During a search of Bright Beginnings, the Government discovered an array of physically manipulated records, including documents with notations in ink while signatures were photocopied, photocopied signatures taped over signature lines, whited-out signatures and dates on signature lines, whited-out headers and footers, and sections that had been cut out. In addition, records of patient care supposedly performed by three nurses who never worked at Bright Beginnings were found during the search and provided to the auditors.

Nadia Kanu, a nurse and friend familiar with Mrs. King's handwriting, identified signatures appearing to be those of Amanda Drah as Mrs. King's handwriting. In Mr. King's presence, Mrs. King frequently forged the signature of nurse Isha Marah ("Marah") on records relating to services Marah never provided. Mrs. King also populated patient notes with records bearing nurse Hannah Kanu's forged signature. In addition, Mrs. King, again in Mr. King's presence, forged the signature of a patient's mother by holding forms to a window and then tracing the signature onto those forms. Records tendered during the audit appeal and collected during the search revealed other nursing documentation in support of claims for services supposedly provided by nurses who never worked for the patients at issue. Kincaid performed the Medicaid billing for Bright Beginnings for approximately two weeks in October 2009, after which time Mr. King took over that task. The claims were submitted electronically.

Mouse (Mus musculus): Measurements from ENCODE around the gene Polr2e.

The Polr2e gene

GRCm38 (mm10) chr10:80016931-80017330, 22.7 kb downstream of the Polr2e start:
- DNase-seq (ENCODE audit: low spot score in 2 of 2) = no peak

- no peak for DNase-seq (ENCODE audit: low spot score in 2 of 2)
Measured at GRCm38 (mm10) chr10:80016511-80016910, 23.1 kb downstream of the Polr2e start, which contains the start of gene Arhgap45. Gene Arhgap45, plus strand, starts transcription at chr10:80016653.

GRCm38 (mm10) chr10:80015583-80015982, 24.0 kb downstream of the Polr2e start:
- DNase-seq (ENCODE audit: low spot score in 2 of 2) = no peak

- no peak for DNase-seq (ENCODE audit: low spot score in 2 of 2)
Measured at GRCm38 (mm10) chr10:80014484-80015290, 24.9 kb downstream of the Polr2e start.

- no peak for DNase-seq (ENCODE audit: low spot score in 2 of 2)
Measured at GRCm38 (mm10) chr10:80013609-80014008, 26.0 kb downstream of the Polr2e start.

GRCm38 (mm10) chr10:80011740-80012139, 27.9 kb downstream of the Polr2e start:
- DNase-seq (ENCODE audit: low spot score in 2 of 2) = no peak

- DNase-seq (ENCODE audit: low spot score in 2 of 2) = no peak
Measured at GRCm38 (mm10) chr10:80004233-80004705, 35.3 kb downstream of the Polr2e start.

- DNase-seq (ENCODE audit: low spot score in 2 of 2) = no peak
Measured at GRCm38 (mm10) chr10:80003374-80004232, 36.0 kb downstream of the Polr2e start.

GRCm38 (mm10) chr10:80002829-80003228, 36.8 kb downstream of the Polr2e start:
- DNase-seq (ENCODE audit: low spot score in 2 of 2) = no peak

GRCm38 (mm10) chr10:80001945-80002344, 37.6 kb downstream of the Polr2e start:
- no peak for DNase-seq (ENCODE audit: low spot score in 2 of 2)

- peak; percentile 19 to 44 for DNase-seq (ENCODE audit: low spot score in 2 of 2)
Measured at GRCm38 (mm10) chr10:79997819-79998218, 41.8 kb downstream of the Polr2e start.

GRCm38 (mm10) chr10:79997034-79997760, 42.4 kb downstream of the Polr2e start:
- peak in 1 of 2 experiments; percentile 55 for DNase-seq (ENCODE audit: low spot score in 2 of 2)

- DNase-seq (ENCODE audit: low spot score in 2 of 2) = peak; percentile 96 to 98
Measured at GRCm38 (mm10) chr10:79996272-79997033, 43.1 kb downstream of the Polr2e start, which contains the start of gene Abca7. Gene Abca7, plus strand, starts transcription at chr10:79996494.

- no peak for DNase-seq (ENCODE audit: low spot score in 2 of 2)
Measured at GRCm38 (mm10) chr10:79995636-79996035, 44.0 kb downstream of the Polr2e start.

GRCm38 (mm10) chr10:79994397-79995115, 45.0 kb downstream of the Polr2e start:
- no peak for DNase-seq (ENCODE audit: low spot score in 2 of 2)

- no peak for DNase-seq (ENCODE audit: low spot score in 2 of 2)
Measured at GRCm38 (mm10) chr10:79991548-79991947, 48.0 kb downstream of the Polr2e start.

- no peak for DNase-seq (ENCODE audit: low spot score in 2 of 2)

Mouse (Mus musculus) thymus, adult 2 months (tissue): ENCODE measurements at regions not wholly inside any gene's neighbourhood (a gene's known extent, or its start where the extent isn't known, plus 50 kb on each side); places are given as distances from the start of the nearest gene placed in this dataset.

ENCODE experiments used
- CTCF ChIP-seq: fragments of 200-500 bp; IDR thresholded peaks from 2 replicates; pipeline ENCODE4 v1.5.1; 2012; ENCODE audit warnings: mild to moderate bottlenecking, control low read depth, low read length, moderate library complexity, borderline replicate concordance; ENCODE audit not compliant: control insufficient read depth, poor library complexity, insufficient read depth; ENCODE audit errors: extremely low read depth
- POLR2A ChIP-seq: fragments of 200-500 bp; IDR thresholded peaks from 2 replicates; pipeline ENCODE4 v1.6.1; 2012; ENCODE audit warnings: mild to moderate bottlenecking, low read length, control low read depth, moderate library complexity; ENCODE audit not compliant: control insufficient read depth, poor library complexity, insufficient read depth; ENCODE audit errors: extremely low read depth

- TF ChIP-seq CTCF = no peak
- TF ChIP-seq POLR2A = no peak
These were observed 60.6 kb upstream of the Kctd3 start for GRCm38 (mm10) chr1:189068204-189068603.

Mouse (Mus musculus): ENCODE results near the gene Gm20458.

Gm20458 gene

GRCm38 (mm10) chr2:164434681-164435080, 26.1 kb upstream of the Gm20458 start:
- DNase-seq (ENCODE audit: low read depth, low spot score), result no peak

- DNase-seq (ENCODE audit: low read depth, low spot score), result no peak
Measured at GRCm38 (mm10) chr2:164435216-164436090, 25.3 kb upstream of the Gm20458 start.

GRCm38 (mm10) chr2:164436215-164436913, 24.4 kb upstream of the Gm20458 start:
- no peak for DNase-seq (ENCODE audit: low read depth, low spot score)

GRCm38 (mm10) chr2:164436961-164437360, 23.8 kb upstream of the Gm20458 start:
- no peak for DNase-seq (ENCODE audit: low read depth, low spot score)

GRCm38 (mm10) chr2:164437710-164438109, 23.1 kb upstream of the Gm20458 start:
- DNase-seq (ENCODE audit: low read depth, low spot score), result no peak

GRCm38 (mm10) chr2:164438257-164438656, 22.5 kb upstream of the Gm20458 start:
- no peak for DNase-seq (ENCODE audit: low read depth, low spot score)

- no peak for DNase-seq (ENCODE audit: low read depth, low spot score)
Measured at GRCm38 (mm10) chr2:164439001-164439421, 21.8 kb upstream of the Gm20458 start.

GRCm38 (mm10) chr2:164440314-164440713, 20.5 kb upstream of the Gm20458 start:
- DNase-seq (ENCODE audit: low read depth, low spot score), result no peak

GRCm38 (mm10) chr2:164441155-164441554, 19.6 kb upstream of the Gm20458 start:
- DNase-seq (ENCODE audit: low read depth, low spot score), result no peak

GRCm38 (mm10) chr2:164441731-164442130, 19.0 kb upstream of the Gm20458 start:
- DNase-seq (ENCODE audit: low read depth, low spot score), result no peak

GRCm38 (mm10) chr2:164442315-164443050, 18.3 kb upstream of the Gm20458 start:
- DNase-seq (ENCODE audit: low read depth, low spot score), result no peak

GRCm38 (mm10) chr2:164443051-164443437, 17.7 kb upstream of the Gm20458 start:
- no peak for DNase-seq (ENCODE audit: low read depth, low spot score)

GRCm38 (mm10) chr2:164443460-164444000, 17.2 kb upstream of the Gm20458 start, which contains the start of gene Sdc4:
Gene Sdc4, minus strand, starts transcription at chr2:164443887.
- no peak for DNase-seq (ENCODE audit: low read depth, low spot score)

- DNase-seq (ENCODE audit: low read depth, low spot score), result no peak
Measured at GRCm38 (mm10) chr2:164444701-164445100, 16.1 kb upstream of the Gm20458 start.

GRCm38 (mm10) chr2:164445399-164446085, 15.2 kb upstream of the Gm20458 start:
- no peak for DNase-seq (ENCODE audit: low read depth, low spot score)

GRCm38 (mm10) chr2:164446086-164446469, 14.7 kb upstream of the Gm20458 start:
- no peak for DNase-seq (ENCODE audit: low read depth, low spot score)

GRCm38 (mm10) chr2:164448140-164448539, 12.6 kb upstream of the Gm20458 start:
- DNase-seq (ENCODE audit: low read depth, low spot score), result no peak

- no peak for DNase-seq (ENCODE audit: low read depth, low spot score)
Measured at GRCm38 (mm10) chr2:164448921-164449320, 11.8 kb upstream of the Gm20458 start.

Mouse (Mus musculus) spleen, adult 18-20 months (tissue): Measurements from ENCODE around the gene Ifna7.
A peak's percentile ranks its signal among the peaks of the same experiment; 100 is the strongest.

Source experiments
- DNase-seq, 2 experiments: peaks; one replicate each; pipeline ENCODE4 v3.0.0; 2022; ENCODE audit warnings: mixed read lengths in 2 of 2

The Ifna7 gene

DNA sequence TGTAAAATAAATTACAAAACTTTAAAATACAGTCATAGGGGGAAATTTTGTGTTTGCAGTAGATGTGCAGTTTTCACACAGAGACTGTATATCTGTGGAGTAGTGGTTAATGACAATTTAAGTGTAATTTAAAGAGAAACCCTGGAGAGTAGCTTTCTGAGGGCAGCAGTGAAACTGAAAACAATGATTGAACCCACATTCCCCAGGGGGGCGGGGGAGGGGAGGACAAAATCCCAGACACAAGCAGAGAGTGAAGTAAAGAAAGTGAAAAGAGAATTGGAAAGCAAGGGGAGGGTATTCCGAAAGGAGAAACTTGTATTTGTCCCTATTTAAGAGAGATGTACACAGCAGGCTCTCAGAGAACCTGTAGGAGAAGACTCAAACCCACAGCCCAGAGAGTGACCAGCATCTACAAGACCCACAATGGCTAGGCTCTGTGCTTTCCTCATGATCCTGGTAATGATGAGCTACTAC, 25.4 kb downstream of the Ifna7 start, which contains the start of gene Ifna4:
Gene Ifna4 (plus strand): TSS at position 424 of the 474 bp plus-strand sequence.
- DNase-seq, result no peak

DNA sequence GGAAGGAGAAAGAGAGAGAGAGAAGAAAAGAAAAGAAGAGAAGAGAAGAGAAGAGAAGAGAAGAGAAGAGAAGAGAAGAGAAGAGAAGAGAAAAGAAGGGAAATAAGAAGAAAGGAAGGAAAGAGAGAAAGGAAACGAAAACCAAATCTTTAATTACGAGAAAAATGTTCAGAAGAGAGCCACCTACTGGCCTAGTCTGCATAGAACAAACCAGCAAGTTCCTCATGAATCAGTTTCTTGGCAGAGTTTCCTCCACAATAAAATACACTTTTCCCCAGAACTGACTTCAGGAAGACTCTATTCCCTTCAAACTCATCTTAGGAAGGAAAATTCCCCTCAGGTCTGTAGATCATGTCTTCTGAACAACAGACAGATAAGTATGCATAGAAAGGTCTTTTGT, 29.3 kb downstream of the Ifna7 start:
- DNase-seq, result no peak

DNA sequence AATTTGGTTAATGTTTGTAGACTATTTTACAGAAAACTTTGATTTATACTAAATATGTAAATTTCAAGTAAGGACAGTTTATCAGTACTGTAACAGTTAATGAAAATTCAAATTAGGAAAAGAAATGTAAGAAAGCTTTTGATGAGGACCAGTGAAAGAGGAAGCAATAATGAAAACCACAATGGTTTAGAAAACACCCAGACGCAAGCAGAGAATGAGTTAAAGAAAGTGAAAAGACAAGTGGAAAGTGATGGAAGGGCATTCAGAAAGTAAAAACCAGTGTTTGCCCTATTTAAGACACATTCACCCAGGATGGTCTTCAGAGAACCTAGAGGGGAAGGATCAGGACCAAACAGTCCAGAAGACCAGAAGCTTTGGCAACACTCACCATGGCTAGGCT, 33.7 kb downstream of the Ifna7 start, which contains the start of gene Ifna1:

Once Mr. King took over the billing, Kincaid, and later administrative assistant Tiffany Ferguson ("Ferguson"), used the nurses' documentation to create weekly summaries of the hours each nurse had worked. Kincaid and Ferguson provided those summaries to Mr. King. Although the hours reflected in their summaries matched the original records, they were inconsistent with the hours Bright Beginnings submitted to Medicaid for the corresponding patients and time periods. Mrs. King provided handwritten patient notes written in her own handwriting and asked Ferguson to transcribe them onto nursing records. Nurse Nadia Kanu also provided Mrs. King with patient notes that Kanu had transcribed onto otherwise blank nursing documentation lacking patient names.

In addition, in late 2009, during the period of time between the auditors' initial on-site visit and Bright Beginnings' submission of additional documents in connection with its audit appeal, both Mr. King and Mrs. King presented a stack of blank nurse's time sheets to a patient's father and asked him to sign them. The records were completed thereafter, including the names of nurses, two of whom never provided any services to that particular patient and one of whom never worked at Bright Beginnings at all.

As part of the fraud, Bright Beginnings billed Medicaid for home health services that the Kings knew had not been provided to patients during times when those patients were in the hospital and therefore receiving nursing care from the hospital staff, when the historic snowstorms of the winter of 2009-2010 prevented nurses from traveling to patients' homes, when the patient was traveling outside the country, and when the patient had discontinued his relationship with Bright Beginnings.

Mrs. King hired one individual, Nenneh Blell ("Blell"), to provide licensed practical nurse ("LPN") services despite knowing that she was not an LPN and directed her to work under someone else's name. Mr. King also knew Blell was not an LPN and that she was working for Bright Beginnings under a false name. Mrs. King instructed Blell to persuade a patient's mother to lie to Medicaid by stating that Bright Beginnings provided certain services that it did not provide, and that a registered nurse had performed the required monthly visits when in fact the nurse had not. To induce Blell to follow her instructions, Mrs. King, in Mr. King's presence, informed her that if the Kings went down, they would take Blell with them. Similarly, Mr. King later informed Blell that she must persuade the patient's mother to comply, and that if he and Mrs. King went to jail, Blell would also go to jail.

II. PROCEDURAL HISTORY